Boeing Profit Drops on Lag in Commercial Deliveries

Boeing Co said its profit for the first quarter fell as the airplane maker delivered less commercial jets.

Despite a drop and miss in earnings, as the adjusted profit came up short of expectations on Wall Street, the company kept its guidance for the full year.

Dennis Muilenberg the CEO at Boeing said the company was pleased with its performance trends as well as its outlook for 2016 remaining positive.

Boeing, based in Chicago, is the largest aerospace company in the world, and has delivered solid earnings the past few years, driven in large part by the booming demand in commercial jets.

However, earlier in 2016, the company released an outlook that came up short of Wall Street expectations.

Boeing announced that it would be delivering between 740 and 745 commercial aircraft during 2016, which was down from last year’s record high of 762. At the same time, the company has accelerated its move into the parts business as one part of a broader effort of cutting costs and of securing new, lucrative source of income.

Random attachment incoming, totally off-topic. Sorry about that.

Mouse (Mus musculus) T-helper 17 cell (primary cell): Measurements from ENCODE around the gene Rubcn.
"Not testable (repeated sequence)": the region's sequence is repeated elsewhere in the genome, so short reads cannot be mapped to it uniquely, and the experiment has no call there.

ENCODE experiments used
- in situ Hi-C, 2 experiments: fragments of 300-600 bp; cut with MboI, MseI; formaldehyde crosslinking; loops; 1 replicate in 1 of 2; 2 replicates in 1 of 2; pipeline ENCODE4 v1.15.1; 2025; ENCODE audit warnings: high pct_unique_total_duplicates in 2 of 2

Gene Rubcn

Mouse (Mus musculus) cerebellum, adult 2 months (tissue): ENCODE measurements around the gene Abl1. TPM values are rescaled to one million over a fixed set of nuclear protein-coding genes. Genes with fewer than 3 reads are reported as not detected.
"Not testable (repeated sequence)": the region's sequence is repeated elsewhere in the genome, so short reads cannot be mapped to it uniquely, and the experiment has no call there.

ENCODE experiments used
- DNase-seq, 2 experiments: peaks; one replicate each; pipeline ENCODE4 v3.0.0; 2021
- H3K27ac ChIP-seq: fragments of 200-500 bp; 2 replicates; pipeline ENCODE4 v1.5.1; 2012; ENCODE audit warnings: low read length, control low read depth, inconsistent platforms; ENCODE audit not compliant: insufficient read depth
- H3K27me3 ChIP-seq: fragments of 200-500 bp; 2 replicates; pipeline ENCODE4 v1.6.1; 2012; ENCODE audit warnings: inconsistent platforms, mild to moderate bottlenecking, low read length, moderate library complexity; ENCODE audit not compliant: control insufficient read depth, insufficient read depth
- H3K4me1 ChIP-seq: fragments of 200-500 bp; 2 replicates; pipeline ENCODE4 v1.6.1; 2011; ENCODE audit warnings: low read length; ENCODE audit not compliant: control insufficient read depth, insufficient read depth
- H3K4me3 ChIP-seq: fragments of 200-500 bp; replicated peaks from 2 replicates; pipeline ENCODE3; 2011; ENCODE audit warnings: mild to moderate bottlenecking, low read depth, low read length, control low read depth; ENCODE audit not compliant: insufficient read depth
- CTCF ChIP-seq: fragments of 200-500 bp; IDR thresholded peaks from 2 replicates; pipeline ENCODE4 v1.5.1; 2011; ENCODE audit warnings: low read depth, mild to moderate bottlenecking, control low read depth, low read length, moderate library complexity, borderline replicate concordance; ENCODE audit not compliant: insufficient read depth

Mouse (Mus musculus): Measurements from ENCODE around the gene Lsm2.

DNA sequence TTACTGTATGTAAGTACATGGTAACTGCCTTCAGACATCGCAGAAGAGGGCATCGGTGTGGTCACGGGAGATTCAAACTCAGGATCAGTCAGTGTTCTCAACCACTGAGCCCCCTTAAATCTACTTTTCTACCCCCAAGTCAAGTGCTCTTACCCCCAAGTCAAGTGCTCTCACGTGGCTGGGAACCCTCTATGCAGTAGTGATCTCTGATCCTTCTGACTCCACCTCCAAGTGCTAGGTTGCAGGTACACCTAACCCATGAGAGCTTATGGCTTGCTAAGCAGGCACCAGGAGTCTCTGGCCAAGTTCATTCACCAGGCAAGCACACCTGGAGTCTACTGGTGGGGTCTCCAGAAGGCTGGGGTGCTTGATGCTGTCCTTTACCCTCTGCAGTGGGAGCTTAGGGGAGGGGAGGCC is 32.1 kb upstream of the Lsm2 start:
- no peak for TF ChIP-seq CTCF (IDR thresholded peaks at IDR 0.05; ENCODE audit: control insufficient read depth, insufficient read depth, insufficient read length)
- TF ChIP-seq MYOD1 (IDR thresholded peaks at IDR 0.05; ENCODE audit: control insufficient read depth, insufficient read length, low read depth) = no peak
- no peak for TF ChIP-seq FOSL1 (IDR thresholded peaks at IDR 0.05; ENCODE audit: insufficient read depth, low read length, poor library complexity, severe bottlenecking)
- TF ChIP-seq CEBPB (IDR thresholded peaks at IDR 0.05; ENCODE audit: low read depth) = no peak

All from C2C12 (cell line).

During the most recent quarter, deliveries of commercial aircraft reached 176, which was down over 4.3% from the same quarter last year.

As far as revenue, in the commercial segment of Boeing there was a decline of 6.4% to just over $14.4 billion. Boeing said that it started major assembly ahead of schedule of the 787-10 and said its backlog for the end of the recent quarter had a $424 billion value.

More deliveries of its military aircraft helped Boeing offset a softer commercial business. Its revenue from its military aircraft increase by close to one third, thanks in part to the higher deliveries of C-17 and F-15 aircraft.

Rival contractors for military aircraft have reported improved business as well during the first three months of 2016. On Wednesday, L-3 and Northrop Grumman topped their expectations and raised their guidance while Lockheed Martin did that on Tuesday.

In all, Boeing for the quarter posted a $1.22 billion profit equal to $1.83 per share, which was down from the $1.34 billion equal to $1.87 for the same period one year ago.

Excluding any charge related to the tanker program of the company adjusted per share earnings fell from $1.97 to $1.74.

 

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